M&a vs. Ipo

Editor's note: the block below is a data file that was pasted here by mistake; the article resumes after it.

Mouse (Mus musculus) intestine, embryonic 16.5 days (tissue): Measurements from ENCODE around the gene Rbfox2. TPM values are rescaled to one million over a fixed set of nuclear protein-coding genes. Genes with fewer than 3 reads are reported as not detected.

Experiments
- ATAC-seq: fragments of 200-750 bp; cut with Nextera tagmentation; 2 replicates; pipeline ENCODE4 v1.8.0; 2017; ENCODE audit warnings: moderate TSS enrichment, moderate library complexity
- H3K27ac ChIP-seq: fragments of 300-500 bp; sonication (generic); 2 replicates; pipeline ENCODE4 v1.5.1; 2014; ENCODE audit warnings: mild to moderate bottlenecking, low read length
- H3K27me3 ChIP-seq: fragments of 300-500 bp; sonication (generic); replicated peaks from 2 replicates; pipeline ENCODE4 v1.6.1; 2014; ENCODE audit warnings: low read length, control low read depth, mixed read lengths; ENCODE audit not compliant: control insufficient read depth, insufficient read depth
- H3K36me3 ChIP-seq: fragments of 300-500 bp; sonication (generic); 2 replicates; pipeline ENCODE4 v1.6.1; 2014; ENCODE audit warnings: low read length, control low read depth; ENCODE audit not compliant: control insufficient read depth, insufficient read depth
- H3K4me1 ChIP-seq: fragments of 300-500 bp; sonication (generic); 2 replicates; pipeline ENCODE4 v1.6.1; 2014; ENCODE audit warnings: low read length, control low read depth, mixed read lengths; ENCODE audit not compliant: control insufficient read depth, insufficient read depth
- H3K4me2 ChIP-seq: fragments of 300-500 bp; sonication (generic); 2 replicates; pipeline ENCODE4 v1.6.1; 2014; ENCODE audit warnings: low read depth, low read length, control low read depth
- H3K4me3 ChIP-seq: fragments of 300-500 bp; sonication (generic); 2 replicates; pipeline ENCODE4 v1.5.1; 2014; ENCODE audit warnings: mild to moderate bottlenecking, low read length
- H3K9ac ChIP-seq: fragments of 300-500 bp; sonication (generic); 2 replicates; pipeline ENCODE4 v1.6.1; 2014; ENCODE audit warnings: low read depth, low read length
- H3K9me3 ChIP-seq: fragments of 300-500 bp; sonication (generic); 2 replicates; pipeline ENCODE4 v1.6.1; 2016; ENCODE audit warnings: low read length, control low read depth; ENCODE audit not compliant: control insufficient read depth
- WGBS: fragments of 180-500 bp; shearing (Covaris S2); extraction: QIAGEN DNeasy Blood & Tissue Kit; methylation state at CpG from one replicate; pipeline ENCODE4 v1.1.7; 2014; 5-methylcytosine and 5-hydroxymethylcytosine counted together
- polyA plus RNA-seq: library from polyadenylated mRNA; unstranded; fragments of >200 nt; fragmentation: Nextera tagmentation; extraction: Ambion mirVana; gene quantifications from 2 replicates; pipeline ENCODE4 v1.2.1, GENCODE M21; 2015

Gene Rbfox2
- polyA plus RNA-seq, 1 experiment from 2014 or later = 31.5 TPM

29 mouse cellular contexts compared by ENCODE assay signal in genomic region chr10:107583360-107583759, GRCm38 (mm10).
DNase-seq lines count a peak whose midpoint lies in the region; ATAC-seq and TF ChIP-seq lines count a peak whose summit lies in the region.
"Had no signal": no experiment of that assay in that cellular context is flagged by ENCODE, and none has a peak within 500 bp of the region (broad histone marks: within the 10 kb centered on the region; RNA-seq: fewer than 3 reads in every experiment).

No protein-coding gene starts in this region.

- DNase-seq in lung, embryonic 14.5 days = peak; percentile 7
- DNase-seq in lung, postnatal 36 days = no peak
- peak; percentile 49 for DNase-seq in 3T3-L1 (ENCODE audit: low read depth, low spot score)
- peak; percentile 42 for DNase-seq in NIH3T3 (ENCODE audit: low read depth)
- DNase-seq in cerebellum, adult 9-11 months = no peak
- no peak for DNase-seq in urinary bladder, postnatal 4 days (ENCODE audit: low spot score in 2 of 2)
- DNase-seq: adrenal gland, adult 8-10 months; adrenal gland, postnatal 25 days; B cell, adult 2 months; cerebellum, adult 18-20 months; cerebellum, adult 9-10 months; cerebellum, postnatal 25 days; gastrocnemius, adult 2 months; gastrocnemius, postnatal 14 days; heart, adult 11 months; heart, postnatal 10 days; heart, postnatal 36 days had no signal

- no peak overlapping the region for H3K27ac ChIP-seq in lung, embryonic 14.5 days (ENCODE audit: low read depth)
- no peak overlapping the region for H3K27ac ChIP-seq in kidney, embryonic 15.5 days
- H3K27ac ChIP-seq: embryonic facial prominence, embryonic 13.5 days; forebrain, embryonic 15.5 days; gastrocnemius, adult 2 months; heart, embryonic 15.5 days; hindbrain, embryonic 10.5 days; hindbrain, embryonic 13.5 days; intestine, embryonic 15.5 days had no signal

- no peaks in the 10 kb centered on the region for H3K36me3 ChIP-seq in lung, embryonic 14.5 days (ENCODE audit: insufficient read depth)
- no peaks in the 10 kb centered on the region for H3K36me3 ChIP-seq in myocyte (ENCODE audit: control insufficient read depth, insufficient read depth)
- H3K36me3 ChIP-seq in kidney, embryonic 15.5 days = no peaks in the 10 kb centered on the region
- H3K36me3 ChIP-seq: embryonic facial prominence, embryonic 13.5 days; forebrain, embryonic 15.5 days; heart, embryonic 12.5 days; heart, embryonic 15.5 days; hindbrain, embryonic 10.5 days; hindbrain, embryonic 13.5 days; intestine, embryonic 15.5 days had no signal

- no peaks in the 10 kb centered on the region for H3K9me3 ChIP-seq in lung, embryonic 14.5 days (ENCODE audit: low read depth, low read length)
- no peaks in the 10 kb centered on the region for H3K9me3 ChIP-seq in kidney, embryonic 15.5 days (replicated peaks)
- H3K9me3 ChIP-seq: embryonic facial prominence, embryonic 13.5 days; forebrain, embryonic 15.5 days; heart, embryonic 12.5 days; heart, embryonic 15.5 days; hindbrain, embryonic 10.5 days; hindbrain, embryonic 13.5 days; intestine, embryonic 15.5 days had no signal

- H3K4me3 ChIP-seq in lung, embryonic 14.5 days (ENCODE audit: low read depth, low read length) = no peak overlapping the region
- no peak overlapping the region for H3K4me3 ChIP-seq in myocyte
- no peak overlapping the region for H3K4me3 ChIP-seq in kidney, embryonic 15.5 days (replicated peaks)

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The Indian M & A market is far from mature ; IPOs are a better bet for most industries ‘The only constant is change.’ This adage holds very well in the corporate sector. Yes, it is true that Indian market is in nascent stage and from decades, the rule followed in the business is to grow or die. Companies that do not grow tend to stagnate and destroy the shareholders fund. The need of the hour is either going for public or opt for some strategic M&A. Going public for a company is changing from private ownership to public ownership through initial public offering. M&A and IPO are considered as a vital part of a healthy economy and are the preferred ways of obtaining growth. The fund raising strategies are governed by market conditions. Generally, it is seen that in a bull market the number of IPOs increases while in a bear market, the number falls due to poor response of the investors using IPO. But M&A activities are governed by competition with the strategies of own-them-if-can’t-beat-them or dual-benefit. The terms merger and acquisition are completely different although they have common motive of “creating value for stakeholders”. In 2009, public issues remained stagnant for most part of the year sowing the decline of 55% (in numbers) over 2008. Total proceed in the IPOs were of INR 15675M, with the major contribution of Real Estates (30%), Industries and Telecom (19%) and Media and technology (17%). The IPO market got active in 3rd and 4th quarter, while almost all the IPO are subscribed at higher band. In the first half of 2010, India accounted for 2% of the global IPO funds raised. With the total of $2.1billion 27 deals have been made. Coal India is set to begin a road show to promote what is expected to be India’s biggest stock listing worth $2.1 billion, which is likely to be released by October. The flood of emerging markets IPOs was also largely fuelled by excess liquidity in the global markets. There has been a dramatic increase in the money supply in the India, China and other countries. The best reason to buy an IPO is to partake in the growth of a small, young company, to hold a chance to get in on small, fast-growing companies at the bottom floor. During the financial year 2009-2010 a total of 35 IPO’s listed. Of the 35 issues as many as 24 or 68.57% ended in positive territory. The ability for larger firms to go public may be driving some of the acquisitions of more mature startups, as any acquirer that can buy before an initial public offering has a less complicated deal on its hands — although the threat of an IPO can also drive up the price, along with the enhancement in the brand value and wealth of the company. With the blend of proper knowledge, investment in IPO can lead to expansion without necessary operations and working. It has been seen by the stake of Reliance Industry Limited in East India Hotel, thus enabling reliance to enter in an oligopolositic market structure of hotel industry. But the other phase cannot be ignored. The IPOs can be detrimental with respect to the time taken by SEBI in approval, cost of issuing and disclosure of information to the competitors. Also, the strict guidelines of SEBI are another major issue. An IPO should only be an option for the few companies that have stellar growth records. The companies with excess of revenues $100 million and management teams that have the experience and fortitude to operate public companies in today's public markets. These are the companies that will attract the attention of underwriters capable of generating fees sufficient to maintain their interest and the coverage of security analysts that will promote the company's stock through the recapitalization process. Furthermore, since the IPO market is cyclical, it may not always be open, even for the most suitable companies. Due to the rejection on the grounds of bad market conditions, in real estates, the line-up includes a long-delayed IPO from Emaar MGF, the Indian JV of...
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